Struct with Generic field value which is None initially


I seem to be struggling with object safety.

My code cannot compile if any of the following:

  1. If i create a generic struct field with None as value.
  2. If i create a new() method, which will be used to populate with None as value.
    Both situations give different errors. I have commented out situation 2 in the code.

Background: At the creation of the metric structure, the program is awaiting its first value

use std::any::Any;

trait Default {
    fn set_value(&mut self, new_value: Box<dyn Any + 'static>);
    // fn new(name: String) -> Metric<T>;
struct Metric<T> {
    name: String,
    value: Option<T>,

impl<T: Clone + 'static> Default for Metric<T> {
    fn set_value(&mut self, new_value: Box<dyn Any + 'static>) {
        match new_value.downcast_ref::<Option<T>>() {
            Some(val) => self.value = val.clone(),
            None => panic!("Type mismatch"),
    /* fn new(name: String) -> Metric<T> {
        Metric { name, value: None }
    } */

fn main() {
    let metric_i32 = Metric {
        name: String::from("my/first/metric"),
        value: Some(42),
    let metric_string = Metric {
        name: String::from("my/second/metric"),
        value: None,
    let mut vec_of_unknown_metrics: Vec<Box<dyn Default>> =
        vec![Box::new(metric_i32), Box::new(metric_string)];


    /*  let mut vec_of_unknown_metrics2: Vec<Box<dyn Default>> = vec![
    ]; */

Does anyone have any ideas of how to fix this (if even possible) ?

None is not a type by itself, it's an enum variant (from the Option enum).

In order to make your code work, you need to hint the compiler the generic type:

value: None::<i32>

Is this the only way?

I actually know what values are going to come, and this is stored in an enum DataType. Is it possible to "hint" None:: based on DataType.

In other words how to use a string to set None::? "Pseudo:{value: String::from("None::<i32>"} "

pub enum DataType {
impl DataType {
    fn get_rust_type(&self) -> String {
        match self {
            Self::Int8 => String::from("i8"),
            Self::Int16 => String::from("i16"),
            Self::Int32 => String::from("i32"),

struct Metric<T> {
    name: String,
    value: Option<T>,
    datatype: DataType,

I would then model things differently and not use generics at all. Generic parameters are used when you want the caller (in this case, when the instance of Metric is created`) to define it.

You could model your data using the enum as a sum type like this instead:

enum Metric {

struct MetricInt8 {
    name: String,
    value: Option<i8>,
    datatype: DataTypeInt8,

struct MetricInt16 {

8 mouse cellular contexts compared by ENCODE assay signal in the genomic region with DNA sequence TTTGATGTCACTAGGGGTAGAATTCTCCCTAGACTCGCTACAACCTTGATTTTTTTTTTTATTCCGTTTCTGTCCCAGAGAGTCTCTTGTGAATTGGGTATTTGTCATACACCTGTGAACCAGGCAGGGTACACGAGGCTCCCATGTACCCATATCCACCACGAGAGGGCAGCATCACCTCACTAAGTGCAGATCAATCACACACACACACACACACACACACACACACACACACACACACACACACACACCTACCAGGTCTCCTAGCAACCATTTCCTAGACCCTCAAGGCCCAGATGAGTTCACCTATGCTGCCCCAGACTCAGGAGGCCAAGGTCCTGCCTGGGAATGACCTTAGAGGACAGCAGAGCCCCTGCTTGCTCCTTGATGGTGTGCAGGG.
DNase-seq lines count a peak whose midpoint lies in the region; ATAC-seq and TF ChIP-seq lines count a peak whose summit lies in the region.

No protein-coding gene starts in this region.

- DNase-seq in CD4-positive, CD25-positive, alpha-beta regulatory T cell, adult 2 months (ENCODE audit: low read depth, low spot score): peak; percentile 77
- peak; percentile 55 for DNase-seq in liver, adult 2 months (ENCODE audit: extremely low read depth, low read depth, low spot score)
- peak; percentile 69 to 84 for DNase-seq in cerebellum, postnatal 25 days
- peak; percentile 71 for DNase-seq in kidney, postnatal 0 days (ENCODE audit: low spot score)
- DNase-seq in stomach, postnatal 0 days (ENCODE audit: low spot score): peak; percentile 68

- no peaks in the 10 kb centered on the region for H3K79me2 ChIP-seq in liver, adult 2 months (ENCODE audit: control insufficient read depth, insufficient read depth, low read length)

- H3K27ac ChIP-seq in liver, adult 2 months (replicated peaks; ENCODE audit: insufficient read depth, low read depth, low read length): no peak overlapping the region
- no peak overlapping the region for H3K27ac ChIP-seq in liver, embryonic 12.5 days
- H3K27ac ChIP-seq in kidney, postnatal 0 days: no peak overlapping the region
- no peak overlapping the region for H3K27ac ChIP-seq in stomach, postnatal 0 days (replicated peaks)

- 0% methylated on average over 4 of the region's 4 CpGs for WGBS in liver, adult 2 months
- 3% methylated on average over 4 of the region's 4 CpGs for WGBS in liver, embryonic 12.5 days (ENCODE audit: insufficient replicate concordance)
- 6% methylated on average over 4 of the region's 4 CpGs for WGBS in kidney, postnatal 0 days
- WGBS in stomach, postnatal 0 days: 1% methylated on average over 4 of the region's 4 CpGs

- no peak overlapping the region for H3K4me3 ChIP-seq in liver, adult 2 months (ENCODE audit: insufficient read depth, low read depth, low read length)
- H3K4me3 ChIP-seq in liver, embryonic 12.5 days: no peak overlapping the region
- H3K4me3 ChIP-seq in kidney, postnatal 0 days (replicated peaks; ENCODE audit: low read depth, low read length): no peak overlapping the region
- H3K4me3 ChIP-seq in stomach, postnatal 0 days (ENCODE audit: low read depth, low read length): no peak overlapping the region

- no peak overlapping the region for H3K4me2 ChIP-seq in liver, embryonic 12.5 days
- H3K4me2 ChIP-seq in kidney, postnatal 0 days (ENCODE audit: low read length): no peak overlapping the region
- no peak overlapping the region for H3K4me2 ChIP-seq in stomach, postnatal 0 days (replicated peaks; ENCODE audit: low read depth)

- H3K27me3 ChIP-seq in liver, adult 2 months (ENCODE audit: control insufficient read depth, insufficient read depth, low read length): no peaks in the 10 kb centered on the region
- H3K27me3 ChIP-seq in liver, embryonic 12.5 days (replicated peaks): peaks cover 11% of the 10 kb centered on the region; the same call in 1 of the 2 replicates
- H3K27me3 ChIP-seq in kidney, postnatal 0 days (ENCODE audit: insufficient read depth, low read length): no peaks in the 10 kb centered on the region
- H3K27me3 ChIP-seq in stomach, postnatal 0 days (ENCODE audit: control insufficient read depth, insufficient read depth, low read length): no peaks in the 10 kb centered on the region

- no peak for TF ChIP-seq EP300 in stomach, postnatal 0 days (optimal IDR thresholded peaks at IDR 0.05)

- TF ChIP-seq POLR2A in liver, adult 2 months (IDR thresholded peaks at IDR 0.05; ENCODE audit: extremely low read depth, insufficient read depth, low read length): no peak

name: String,
    value: Option<i16>,
    datatype: DataTypeInt16,

struct MetricInt32 {
    name: String,
    value: Option<i32>,
    datatype: DataTypeInt32,

struct DataTypeInt8;
struct DataTypeInt16;
struct DataTypeInt32;

This is just a hint on how to do it. The real code would vary depending on your real needs (i.e. if you are using Serde for serialization and deserialization).

1 Like

You could create a Metric based on each variant and return a Box<dyn Default> (p.s. rename this trait). But this has a very "concrete abstraction" feel. Use an enum for the data itself, perhaps.

Why generate and parse a string if you already have the DataType? And how is this an improvement over a compile time turbofish, for that matter?

1 Like

Thank you for the tip! I have been thinking about the same approach. But this makes everything else messy.

I have 500k of Metrics, and iterating on them in one place would be easy. But now they would all be stored in different struct, which i would have to access separately, if I understand your solution.

Some usecases:

for metric in metrics{
   send( serde_json::to_string(&metrics).unwrap() )


for value in value_update_array{

Sorry for the bad pseudo code

Do you mean something to the likes of what @moy2010 mentioned?

Hum, not really. You still have a single type grouping all metrics (the Metric enum). I only changed the representation from being an open one (with generics) to a closed one (with an enum).

If you have logic that is pertinent to the Metric model, you can also add methods to it:

enum Metric {

impl Metric {
  pub fn do_something_with_metric(&self) {
    match self {
      // ...

In that way, you still handle all the metric-related logic in one place.

If this doesn't answer your question, it would be better if you provide a more realistic scenario of your problem and the painpoints that you are experiencing when developing the API.


Thx guys! I created a new thread for the actual realistic scenario.

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